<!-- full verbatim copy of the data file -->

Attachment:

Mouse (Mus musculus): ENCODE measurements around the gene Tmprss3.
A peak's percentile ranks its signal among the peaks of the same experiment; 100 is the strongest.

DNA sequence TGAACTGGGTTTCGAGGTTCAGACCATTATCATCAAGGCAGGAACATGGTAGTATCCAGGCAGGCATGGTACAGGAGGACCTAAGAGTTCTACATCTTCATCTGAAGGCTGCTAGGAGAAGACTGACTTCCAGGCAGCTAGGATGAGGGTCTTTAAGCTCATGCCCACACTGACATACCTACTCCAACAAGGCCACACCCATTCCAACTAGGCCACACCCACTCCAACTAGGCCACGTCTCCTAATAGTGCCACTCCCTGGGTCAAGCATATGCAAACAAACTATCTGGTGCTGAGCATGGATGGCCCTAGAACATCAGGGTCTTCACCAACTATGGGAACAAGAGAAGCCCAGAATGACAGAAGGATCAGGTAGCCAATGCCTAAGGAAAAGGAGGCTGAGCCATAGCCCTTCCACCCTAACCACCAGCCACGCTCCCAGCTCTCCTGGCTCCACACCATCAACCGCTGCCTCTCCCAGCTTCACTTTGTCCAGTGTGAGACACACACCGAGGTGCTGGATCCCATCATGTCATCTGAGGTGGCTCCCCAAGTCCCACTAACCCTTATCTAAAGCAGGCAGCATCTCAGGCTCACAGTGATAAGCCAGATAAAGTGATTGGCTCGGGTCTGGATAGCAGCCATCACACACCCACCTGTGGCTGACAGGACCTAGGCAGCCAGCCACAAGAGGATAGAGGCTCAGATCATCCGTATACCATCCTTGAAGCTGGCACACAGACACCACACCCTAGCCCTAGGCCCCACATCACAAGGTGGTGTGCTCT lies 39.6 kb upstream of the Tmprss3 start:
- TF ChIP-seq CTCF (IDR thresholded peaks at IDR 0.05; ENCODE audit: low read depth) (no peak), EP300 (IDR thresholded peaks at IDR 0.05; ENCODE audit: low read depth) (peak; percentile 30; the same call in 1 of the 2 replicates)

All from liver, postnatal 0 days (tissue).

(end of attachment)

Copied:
Mouse (Mus musculus): ENCODE measurements around the gene Tmprss3.
A peak's percentile ranks its signal among the peaks of the same experiment; 100 is the strongest.

DNA sequence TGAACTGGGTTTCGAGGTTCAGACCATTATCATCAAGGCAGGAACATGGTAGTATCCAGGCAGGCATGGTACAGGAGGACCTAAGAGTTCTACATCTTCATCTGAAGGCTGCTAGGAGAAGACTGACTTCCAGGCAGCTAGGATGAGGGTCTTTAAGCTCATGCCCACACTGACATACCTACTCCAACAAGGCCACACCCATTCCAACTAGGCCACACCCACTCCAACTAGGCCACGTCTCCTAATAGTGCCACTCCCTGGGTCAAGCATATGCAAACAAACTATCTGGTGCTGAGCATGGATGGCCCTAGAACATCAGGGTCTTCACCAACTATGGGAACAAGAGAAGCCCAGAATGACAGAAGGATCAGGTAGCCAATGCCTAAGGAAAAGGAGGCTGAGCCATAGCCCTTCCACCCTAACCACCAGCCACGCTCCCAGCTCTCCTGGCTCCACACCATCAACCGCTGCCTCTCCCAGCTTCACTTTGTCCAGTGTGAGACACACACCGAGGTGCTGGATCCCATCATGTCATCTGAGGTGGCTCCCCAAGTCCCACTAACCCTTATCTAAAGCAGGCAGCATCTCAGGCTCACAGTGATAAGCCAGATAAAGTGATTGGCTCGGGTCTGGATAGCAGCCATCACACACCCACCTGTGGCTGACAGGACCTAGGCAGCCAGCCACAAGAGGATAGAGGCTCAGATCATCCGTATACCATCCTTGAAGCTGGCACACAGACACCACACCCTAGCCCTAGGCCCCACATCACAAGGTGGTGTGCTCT lies 39.6 kb upstream of the Tmprss3 start:
- TF ChIP-seq CTCF (IDR thresholded peaks at IDR 0.05; ENCODE audit: low read depth) (no peak), EP300 (IDR thresholded peaks at IDR 0.05; ENCODE audit: low read depth) (peak; percentile 30; the same call in 1 of the 2 replicates)

All from liver, postnatal 0 days (tissue).